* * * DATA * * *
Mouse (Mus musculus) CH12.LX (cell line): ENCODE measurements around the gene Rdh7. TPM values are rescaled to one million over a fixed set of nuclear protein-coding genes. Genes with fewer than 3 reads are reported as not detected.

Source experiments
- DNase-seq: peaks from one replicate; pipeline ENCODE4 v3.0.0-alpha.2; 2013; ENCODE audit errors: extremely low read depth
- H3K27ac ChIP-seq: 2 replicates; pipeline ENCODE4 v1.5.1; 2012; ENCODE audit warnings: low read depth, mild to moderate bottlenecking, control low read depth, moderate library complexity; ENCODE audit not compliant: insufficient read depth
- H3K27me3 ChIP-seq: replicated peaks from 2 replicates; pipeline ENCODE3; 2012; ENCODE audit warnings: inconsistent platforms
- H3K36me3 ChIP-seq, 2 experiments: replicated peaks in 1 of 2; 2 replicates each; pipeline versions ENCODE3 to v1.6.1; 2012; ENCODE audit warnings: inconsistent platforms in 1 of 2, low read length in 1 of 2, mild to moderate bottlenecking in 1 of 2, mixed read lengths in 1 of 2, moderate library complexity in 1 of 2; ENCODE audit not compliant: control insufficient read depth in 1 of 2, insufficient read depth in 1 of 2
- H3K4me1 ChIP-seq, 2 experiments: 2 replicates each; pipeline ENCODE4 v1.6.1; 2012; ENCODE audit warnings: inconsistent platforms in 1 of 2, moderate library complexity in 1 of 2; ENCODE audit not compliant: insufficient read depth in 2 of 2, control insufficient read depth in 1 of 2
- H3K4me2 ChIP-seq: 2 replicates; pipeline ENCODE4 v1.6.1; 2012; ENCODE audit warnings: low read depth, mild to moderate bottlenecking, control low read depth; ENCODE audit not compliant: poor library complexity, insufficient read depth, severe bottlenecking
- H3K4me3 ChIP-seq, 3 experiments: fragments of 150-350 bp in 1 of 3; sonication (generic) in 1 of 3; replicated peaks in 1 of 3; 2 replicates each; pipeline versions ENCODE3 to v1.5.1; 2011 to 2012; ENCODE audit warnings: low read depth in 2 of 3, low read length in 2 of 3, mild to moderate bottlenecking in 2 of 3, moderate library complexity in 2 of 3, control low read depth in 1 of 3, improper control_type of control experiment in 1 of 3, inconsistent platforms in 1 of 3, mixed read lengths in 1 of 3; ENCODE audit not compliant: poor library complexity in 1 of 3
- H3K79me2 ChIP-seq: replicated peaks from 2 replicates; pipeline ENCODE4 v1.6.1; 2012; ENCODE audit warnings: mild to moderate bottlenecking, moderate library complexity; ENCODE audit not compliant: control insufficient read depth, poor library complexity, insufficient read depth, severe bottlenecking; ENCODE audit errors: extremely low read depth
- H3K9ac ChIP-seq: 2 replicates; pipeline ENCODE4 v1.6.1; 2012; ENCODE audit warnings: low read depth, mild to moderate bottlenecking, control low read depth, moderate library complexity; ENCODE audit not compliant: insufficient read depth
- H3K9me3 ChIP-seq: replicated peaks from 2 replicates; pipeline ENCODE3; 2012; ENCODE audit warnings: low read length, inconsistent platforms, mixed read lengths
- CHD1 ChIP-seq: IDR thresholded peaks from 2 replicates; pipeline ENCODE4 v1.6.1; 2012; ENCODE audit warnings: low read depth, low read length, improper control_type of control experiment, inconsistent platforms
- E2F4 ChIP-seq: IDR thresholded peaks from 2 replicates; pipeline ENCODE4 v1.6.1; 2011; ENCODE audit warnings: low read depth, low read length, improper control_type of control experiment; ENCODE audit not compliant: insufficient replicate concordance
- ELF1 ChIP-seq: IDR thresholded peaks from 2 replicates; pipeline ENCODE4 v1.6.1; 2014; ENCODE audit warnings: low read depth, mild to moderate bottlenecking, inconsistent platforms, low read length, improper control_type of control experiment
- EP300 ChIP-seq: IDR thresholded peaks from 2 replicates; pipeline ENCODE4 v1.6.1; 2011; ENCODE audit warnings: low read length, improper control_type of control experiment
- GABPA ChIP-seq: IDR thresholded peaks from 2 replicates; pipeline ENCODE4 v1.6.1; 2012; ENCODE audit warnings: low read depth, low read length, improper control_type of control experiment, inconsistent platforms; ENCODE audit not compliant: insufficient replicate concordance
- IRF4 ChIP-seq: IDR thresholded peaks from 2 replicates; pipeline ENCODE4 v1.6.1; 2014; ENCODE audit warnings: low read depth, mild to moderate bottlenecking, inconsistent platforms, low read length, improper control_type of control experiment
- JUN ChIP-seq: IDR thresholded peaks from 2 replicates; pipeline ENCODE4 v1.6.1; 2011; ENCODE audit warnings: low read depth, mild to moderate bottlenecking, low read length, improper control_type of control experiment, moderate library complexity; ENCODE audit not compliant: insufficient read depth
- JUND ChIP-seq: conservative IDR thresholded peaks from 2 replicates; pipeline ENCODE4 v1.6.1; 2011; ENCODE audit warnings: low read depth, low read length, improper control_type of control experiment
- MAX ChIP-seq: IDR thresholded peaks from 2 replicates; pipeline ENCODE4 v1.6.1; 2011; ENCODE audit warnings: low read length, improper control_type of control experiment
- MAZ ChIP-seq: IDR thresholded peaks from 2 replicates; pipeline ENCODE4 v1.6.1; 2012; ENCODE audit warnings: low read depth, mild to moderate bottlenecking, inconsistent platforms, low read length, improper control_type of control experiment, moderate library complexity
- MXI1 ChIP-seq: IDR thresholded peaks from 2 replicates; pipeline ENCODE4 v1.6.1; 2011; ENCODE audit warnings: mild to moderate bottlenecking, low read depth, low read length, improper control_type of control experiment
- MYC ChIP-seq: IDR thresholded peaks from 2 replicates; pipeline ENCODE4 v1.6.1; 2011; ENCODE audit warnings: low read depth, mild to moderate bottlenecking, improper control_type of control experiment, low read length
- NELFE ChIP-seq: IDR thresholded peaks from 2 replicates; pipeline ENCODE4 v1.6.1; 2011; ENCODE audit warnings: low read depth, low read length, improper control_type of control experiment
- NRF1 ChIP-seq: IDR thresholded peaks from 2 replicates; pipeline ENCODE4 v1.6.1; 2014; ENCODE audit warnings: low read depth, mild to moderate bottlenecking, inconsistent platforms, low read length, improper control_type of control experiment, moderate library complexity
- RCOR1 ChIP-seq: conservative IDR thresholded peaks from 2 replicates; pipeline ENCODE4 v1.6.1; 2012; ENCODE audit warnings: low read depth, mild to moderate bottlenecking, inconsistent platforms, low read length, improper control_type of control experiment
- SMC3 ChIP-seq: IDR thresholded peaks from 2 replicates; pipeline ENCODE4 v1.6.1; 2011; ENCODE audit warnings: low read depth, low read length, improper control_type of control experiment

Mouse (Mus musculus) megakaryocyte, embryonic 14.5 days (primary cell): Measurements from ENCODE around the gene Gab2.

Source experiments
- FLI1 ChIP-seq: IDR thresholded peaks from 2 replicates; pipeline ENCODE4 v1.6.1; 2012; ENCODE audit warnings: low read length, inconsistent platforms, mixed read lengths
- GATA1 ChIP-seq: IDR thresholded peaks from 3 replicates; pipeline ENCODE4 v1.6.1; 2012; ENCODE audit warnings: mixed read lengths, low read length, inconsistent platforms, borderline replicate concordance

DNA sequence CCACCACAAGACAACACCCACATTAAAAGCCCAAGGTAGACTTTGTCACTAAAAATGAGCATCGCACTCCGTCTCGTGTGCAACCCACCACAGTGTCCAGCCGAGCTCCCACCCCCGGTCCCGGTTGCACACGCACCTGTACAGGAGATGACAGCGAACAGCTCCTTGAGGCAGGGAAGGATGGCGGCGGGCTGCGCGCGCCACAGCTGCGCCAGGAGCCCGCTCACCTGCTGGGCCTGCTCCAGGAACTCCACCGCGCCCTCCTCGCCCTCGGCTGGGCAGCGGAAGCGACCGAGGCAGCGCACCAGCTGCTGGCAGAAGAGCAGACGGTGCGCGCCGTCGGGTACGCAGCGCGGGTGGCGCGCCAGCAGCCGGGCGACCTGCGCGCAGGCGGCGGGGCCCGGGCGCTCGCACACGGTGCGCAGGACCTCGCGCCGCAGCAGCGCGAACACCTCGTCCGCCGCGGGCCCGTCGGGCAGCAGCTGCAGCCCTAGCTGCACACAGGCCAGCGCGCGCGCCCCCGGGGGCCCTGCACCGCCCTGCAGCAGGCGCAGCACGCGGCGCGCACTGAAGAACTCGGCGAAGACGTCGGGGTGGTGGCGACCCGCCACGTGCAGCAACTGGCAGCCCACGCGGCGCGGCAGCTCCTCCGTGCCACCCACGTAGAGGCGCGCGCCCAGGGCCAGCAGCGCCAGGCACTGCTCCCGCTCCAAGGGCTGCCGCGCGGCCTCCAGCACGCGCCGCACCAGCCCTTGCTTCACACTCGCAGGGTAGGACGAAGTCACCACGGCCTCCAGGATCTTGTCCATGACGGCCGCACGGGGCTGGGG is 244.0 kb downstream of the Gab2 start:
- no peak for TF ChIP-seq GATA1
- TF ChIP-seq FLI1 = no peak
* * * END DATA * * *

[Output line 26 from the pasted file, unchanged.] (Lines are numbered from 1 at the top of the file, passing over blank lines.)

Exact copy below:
- NRF1 ChIP-seq: IDR thresholded peaks from 2 replicates; pipeline ENCODE4 v1.6.1; 2014; ENCODE audit warnings: low read depth, mild to moderate bottlenecking, inconsistent platforms, low read length, improper control_type of control experiment, moderate library complexity